For men and women undergoing hormone replacement therapy from our San Diego practice , there may be new evidence suggesting that HRT may contribute to a delayed onset of Alzheimer’s disease.
Alzheimer’s primarily affects men and women over the age of 65, and is a degenerative disease that affects the brain tissue, causing dementia. In fact, Alzheimer's is the most common cause for dementia, and may rapidly lead to severe mental decline. Comprehension, memory and speech functions all deteriorate combined with growing difficulty accomplishing simple daily tasks. These symptoms are often accompanied by dramatic mood swings and angry outbursts.
The course of Alzheimer’s may last a few years or up to two decades. Although the disease develops as people grow older, Alzheimer’s is not a natural byproduct of aging. While risk factors ranging from aluminum exposure to head trauma have been blamed for Alzheimer’s, the only conclusive contributors are genetic predisposition (family history) and increasing age.
This small, randomized study, funded in part by the U.S. National Institute on Aging, studied 63 post-menopausal women, 24 of whom carried the APOE-e4 genetic variant, a recognized risk factor for developing Alzheimer’s disease. One copy of APOE-e4 quadruples the risk of contracting Alzheimer’s, while having two copies increases the risk by ten times.
This group of women was then divided into two smaller sections. One section of women was taken off their hormone therapy for the duration of the two-year study, while the others continued their hormone replacement treatment.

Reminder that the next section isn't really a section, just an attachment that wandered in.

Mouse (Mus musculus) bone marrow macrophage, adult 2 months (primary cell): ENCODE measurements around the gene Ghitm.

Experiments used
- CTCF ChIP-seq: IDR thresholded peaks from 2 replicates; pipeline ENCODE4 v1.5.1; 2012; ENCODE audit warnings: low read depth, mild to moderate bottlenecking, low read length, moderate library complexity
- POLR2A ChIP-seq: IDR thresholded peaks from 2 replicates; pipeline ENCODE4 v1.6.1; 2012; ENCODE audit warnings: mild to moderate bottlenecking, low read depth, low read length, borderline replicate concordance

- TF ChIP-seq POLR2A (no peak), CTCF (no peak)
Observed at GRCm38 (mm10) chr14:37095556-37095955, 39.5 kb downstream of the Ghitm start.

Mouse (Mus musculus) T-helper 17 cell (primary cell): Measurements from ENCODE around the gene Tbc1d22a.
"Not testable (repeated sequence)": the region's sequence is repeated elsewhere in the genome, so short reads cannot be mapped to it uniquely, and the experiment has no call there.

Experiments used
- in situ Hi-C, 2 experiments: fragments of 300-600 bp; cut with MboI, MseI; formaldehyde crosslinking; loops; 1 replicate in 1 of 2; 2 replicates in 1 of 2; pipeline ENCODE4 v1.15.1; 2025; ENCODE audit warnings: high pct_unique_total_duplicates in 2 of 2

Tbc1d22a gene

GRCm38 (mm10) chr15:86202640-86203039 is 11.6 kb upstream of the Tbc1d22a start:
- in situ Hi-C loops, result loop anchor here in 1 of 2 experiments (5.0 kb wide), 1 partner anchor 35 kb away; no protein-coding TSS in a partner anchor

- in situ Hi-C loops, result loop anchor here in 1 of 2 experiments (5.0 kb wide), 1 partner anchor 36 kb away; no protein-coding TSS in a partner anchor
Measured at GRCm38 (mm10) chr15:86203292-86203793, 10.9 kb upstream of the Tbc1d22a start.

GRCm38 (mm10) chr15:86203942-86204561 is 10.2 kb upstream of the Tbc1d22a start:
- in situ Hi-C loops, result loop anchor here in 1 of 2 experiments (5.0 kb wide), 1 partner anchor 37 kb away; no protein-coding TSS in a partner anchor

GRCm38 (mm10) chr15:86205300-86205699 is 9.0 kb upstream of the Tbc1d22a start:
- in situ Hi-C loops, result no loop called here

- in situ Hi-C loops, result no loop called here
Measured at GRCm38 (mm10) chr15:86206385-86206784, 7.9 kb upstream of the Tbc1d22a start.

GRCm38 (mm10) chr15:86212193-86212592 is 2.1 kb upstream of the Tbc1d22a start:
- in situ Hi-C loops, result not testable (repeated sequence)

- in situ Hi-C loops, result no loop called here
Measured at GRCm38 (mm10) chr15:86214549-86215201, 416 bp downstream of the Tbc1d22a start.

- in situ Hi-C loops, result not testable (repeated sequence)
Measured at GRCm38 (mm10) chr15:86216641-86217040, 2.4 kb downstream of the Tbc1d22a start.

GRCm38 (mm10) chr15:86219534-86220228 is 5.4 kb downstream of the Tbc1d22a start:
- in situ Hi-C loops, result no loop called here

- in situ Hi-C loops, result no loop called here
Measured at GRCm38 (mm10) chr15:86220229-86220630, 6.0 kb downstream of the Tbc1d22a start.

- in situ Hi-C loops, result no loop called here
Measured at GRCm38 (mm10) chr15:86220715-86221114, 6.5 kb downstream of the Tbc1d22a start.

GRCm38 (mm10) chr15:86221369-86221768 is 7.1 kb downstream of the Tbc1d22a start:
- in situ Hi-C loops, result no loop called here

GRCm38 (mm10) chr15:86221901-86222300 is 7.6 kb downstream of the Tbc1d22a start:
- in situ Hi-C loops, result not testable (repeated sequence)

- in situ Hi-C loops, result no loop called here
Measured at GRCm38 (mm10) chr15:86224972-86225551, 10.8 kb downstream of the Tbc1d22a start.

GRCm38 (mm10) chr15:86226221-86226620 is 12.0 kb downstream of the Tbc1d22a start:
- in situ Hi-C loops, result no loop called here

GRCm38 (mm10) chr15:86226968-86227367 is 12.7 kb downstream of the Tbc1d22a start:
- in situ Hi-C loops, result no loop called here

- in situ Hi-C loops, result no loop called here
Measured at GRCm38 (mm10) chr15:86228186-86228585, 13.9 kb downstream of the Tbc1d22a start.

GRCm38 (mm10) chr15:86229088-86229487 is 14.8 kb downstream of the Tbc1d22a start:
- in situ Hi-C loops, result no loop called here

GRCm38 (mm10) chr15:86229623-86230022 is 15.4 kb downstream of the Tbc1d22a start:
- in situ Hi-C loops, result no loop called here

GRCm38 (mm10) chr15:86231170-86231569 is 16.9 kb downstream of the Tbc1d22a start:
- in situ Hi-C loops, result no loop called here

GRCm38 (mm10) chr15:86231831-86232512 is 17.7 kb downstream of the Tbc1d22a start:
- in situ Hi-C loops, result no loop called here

Blood samples were drawn at the onset of the study and again after its completion. The blood results were used to examine white blood cell telomere length. The telomere is the protective end section that buffers chromosomes from deterioration. Over time, telomere become shorter, leaving chromosomes more vulnerable. In this study, the carriers of the APOE-e4 variant showed telomere shortening at six times the rates of women who were not carriers. However, in women who maintained their hormone replacement therapy throughout the two years, the telomere length was not significantly shorter after that time, even among APOE-e4 carriers.
It should be noted that this study does not indicate that HRT itself prevents Alzheimer’s, but that women who are taking HRT may be at a reduced risk, due to the enhanced cellular protection granted by HRT. Also, this was not a study specifically to determine Alzheimer’s risks, but rather to more closely examine cellular aging. While the study was very small, the indications are intriguing, and warrant further research.
Benefits of HRT
The idea of using bioidentical hormone replacement therapy is a fairly recent shift in medical treatment for postmenopausal women and women suffering from hormone imbalance. Over time, more clinical studies will be called for and carried out to determine what other kinds of positive impacts may be gained from hormone replacement therapy.
The impact of hormone imbalance is often unpleasant enough to warrant treatment for its own sake, regardless of any secondary benefits. Physical symptoms like hot flashes, reduced libido and vaginal dryness are often relieved under the guidance of a physician experienced with HRT. Emotional symptoms such as mood swings, fatigue and concentration problems also show improvement with hormone replacement treatment.